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COVID-19 Advice for business – Statutory Sick Pay - news article image

COVID-19 Advice for business – Statutory Sick Pay

23 Mar 2020

3 minute read

The government announced on 4 March 2020 that emergency legislation would be introduced for the payment of 2 weeks statutory sick pay (SSP) to employees with the coronavirus. They will be entitled to receive SSP from day one, not day four, of their illness.

From 13 March 2020, all those who are advised to self-isolate due to the coronavirus outbreak are entitled to be paid 2 weeks SSP, provided they meet the other qualifications. Currently, this is expected to last for a period of eight months.

Paying staff during the coronavirus pandemic

Businesses with fewer than 250 employees (employed as of 28 February 2020) can reclaim the cost of providing Statutory Sick Pay (SSP) to employees off work due to the coronavirus.

They have not announced as yet how this well work but the government will work with employers over the coming months to set up the repayment mechanism but says that the eligibility criteria will be as follows:

  • This refund will cover up to 2 weeks’ SSP per eligible employee who has been off work because of COVID-19
  • Employers should maintain records of staff absences and payments of SSP, but employees will not need to provide a GP fit note
  • Eligible period for the scheme will commence the day after the regulations on the extension of SSP to those staying at home comes into force.

If we prepare your payroll – we confirm that our system can cope with the SSP override.

If we don’t provide your payroll - you will need to consult with your provider about whether their payroll system will facilitate the SSP override.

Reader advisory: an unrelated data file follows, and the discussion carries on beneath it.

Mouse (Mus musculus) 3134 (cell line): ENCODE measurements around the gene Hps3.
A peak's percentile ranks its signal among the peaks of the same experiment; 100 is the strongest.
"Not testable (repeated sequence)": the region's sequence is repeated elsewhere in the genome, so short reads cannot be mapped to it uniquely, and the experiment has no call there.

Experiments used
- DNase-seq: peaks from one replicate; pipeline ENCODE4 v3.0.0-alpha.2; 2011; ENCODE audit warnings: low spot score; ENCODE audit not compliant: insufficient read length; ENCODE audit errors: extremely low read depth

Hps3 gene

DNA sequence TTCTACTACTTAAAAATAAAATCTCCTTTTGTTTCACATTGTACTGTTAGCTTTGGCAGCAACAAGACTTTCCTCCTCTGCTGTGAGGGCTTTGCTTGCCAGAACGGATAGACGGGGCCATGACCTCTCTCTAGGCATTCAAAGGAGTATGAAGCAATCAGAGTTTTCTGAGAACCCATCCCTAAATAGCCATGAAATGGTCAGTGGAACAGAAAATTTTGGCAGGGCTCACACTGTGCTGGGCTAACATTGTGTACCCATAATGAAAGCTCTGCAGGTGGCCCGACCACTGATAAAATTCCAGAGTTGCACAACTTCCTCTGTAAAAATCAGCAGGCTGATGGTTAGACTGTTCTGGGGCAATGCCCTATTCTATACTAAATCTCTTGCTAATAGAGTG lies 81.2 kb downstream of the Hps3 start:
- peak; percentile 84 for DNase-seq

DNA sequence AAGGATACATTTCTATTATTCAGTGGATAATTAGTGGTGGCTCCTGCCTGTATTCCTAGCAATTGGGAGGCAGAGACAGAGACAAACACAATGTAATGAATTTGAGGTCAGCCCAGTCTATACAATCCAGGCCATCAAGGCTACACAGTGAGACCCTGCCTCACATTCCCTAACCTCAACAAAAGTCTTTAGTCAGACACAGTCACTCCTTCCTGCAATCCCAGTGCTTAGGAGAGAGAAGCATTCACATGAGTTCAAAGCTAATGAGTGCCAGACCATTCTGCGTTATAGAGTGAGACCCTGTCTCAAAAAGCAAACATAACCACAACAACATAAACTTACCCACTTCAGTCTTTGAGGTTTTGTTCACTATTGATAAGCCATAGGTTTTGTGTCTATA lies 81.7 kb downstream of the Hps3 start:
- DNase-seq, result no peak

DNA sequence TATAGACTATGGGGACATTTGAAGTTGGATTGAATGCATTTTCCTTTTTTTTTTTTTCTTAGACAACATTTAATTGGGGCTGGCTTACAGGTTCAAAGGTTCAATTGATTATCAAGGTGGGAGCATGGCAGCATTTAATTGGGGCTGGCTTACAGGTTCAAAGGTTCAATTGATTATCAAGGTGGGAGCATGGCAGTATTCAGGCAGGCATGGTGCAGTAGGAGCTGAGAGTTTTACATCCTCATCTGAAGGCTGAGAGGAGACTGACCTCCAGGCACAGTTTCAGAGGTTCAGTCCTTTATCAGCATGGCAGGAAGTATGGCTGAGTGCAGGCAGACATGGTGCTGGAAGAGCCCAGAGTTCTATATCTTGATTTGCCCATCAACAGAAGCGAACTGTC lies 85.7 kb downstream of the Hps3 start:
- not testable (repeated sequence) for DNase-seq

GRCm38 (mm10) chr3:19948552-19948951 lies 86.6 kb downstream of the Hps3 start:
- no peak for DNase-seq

Using holiday

As a result of the coronavirus outbreak, organisations may see an increasing number of staff wanting to cancel pre-booked periods of annual leave. Whilst it is up to the employer whether they choose to approve or deny such requests, they should consider that permitting this may be a keyway of maintaining staff morale. 

If a business has to go into a temporary closure, or an employee is asked to self-isolate but feels well enough to work, permitting a period of annual leave could be an alternative to laying-off staff, or a solution if an employee cannot work from home. However, it should be remembered that organisations must provide at least twice the amount of time of the leave they want staff to take if they wish to enforce it. In this situation, they should instead seek to negotiate a period of leave. 

Taking time off to care for somebody

Employees are entitled to take a reasonable amount of unpaid time off to take action in relation to unforeseen events involving a dependant, defined as follows:

  • Spouse/civil partner
  • Child
  • Parent
  • Person who lives in the same household but is not a tenant, lodger, boarder or employee
  • Those who reasonably rely on you for the provision of care or for assistance if they fall ill. This could be, for example, an elderly neighbour.

It is not possible to define what a reasonable amount of time is because this will depend on the specific circumstances in question. The same event may require varying amounts of time off for different people, or even the same person if it happens more than once on different occasions. 

For more information on SSP see the Government Guidelines here.

If you are struggling to pay your next tax bill please ring HMRC dedicated Helpline: 0800 0159 559

COVID-19 Advice for business – Statutory Sick Pay - news article image


Katie Preston

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